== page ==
I use recovering from a broken neck as an example of how to set a life goal to get through crisis or change.

In my last blog, I wrote about integrating my goal with my core values.

In this blog, I cover making the goal Measured, by setting Gateways to achieve the goal.

If you would like to discuss your own goals, then get in contact with me:

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Bernard McKeown IMPACT Goal to swim around Looe Island as a reward. Making his goal measured.

I want to swim around Looe Island as a reward for my recovery

Gateways to your goals

After setting my goal and acknowledging my current situation, integrated my goal with my values to give the motivation to pursue my goal.

Here, I cover setting the “Gateways” that I need pass through to reach my goal.

Gateways can be steps, rewards and habits.

They are called Gateways because it is a measure of my progress to my goal as I pass through them.

Setting an IMPACT Goal enabled me to identify the steps that I would need to take, the habits to reinforce them and the rewards that I would give myself along the way.

In long-term life goals, it is possible that you might not know exactly when you will pass through each Gateway.

Instead, figure out their order and set a date to do the first, then each the subsequent one as you complete them.

It’s possible to work on several Gateways at the same time, for instance on a step whilst you are changing a habit.

My first step was to rest

The best piece of advice I received for my recovery from a broken neck was to “put rest at the top of your To Do List”.

It’s something that I hadn’t considered: that my body was doing the most important thing that it could – that is to heal – whilst I simply rested.

If I felt tired or any pain, I would simply go and lie down till I felt better.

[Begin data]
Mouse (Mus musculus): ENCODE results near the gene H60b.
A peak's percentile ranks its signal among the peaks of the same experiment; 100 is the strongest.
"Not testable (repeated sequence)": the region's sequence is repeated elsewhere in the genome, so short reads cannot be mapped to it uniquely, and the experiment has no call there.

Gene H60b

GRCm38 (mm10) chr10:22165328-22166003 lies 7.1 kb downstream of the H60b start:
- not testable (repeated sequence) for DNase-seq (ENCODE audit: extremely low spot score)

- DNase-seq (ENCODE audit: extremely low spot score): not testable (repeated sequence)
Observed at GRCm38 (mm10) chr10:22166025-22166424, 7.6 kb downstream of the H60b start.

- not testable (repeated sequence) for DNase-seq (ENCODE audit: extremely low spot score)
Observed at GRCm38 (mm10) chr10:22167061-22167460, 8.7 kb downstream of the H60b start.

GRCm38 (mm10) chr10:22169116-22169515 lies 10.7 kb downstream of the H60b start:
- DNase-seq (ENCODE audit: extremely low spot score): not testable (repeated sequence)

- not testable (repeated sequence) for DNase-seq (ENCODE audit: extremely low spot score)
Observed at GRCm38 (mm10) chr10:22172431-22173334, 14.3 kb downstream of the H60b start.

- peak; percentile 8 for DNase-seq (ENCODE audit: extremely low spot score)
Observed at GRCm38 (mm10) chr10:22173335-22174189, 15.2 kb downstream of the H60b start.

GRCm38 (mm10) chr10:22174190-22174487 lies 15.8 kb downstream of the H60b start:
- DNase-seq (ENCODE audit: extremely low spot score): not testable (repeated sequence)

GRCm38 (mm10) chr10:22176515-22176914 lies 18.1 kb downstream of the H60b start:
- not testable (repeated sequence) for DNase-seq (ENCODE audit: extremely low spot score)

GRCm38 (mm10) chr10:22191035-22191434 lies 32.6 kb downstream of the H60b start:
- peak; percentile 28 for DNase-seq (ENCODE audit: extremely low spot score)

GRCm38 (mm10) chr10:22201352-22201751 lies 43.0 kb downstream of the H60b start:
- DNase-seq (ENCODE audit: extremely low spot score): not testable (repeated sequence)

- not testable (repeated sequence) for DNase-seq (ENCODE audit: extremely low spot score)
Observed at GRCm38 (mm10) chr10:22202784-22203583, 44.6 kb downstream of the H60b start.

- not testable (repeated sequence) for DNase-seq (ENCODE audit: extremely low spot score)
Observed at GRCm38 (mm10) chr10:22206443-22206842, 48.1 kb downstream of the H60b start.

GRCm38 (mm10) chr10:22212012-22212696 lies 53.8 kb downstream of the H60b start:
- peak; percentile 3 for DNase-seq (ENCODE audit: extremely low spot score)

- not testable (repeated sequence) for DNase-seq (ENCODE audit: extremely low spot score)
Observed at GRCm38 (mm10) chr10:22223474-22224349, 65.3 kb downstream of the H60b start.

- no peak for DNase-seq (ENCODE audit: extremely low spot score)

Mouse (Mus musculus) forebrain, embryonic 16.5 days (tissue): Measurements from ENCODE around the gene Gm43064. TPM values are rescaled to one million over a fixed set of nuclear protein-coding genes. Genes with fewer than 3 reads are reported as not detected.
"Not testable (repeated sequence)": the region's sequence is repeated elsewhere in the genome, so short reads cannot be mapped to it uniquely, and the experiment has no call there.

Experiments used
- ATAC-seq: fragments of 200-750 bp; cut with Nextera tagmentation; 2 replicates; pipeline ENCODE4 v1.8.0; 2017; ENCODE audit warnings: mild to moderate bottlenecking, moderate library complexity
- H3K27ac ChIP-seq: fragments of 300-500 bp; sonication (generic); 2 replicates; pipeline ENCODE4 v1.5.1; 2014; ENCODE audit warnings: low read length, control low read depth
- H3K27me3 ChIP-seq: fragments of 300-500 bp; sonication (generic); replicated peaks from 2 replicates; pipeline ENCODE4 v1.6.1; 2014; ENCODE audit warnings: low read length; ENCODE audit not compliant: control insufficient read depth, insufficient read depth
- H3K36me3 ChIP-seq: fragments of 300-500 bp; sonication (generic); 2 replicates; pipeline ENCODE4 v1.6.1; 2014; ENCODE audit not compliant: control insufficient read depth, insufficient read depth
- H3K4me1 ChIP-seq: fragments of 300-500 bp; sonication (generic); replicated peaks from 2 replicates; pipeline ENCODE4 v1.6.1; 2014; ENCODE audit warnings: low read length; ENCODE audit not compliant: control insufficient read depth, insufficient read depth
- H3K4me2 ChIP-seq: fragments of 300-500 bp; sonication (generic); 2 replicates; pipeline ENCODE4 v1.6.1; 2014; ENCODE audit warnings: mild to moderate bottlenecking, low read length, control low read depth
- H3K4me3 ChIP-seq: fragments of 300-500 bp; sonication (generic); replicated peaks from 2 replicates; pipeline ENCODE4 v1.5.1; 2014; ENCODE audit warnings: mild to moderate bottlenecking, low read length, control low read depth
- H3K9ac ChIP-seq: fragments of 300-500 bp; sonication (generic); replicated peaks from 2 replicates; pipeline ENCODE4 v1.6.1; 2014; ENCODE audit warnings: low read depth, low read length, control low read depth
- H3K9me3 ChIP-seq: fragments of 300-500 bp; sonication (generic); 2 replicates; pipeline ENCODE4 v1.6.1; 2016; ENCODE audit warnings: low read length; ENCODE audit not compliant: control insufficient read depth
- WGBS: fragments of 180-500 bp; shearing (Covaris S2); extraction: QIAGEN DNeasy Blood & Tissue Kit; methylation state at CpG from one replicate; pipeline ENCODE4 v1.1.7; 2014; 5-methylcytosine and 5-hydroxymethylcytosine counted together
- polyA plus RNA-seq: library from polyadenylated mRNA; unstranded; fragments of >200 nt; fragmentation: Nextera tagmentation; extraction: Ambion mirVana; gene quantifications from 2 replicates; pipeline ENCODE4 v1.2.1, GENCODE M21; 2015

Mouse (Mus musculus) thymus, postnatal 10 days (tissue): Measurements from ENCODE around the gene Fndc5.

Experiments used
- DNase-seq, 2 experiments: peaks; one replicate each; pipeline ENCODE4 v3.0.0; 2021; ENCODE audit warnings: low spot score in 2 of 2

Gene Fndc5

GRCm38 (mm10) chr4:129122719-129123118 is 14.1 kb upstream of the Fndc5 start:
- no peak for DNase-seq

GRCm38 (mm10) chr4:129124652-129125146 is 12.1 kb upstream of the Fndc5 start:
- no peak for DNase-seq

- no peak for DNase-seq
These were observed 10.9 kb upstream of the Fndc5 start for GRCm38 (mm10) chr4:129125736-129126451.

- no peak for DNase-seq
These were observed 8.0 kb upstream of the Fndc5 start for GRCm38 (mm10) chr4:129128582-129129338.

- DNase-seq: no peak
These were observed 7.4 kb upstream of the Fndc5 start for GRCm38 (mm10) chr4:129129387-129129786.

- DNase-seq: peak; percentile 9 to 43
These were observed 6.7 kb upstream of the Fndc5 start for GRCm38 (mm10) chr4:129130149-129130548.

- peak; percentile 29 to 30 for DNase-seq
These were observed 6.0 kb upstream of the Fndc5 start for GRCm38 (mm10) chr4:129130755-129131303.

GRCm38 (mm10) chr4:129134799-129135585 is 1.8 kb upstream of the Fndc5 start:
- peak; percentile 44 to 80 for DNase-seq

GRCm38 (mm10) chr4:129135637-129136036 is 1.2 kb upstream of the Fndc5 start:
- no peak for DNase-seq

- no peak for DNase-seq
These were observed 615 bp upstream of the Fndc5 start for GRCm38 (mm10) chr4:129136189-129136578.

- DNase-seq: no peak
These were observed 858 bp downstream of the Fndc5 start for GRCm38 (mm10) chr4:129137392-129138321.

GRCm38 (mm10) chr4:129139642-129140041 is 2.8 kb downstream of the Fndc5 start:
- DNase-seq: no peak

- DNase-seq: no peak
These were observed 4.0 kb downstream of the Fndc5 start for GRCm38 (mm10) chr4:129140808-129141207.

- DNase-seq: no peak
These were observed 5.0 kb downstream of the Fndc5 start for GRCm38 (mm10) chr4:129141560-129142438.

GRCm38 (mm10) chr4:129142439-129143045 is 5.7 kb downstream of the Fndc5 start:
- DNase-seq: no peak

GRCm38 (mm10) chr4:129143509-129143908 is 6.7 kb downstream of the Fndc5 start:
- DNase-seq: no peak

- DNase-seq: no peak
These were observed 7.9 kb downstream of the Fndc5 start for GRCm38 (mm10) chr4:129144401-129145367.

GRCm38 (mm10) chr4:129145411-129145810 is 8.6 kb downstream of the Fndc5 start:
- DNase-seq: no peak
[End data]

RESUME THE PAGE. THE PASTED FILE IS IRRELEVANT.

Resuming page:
This didn’t come naturally to me as someone who wants doing something every minute of the day!

I prioritised having a sleep during the day, even though I really hate wasting any daylight during the winter months.

As I started to feel more frustrated as I felt better, I used this advice as a reminder not to overexert myself and risk taking a backward step.

It really underpinned achieving my goal, so I made prioritising rest a habit during my recovery.

Eat right

A broken neck can consist several different injuries because of the complexity of the spine.

As well as chipping and fracturing my spine, I traumatised my spinal nerves.

My right arm was paralysed immediately after the accident due to this.

I also damaged the ligaments, which are much more difficult to repair than muscle because of the limited blood supply to them.

So, I needed help knowing how to adjust my diet and supplements to take account of this.

Fortunately, my favourite nutritionist, Nicola Allenby, came to my aid.

As well as ensuring that I had a balanced diet, she augmented it with a range of supplements to:

  • Repair nerve and brain damage from the impact
  • Ensure the right minerals were available to rebuild the broken bones
  • Strengthen the ligaments to provide spinal stability
  • Boost my immune system to cope with winter viruses and help me avoid Covid-19

She also supported my recovery with homeopathy and other supplements to reduce inflammation.

This needed to be done at the right time, as inflammation also has an important role in repairing an injury.

With quite a concoction of supplements, I planned when to take them to best effect, so made this a daily habit.

Listen to the experts

Such supplements are specialised, so I recommend speaking to a professional nutritionist such as Nicola Allenby rather than self-prescribing.

The other expert that was central to my injury was my neurosurgeon.

I prioritised his advice above all, so when he told me at my 6 week review that if I felt any increase pain, I was potentially causing damage, I immediately stopped doing anything that had caused my pain to worsen.

This included putting physiotherapy on hold.

His advice made me recognise that I needed to let the healing take place before I embarked on muscle strengthening exercises provided by my physio.

Once my spine was stable and I was out of the neck brace, there would be time to work on that with my physio on strengthening the muscles affected by my injury and rehabilitation.

Rewarding a long recovery

I gave myself many small rewards for progress, but the reward that I really want is a long sea swim to show myself that I have fully recovered.

This might be swimming round Looe Island or doing one the swims arranged by the Openwater Swimming Society… I haven’t decided which yet!

In my next blog, I will share the how I made my IMPACT Goal “Positive” despite the scary situation I was in.

In the meantime, if you would like to get in touch, you can contact me here:

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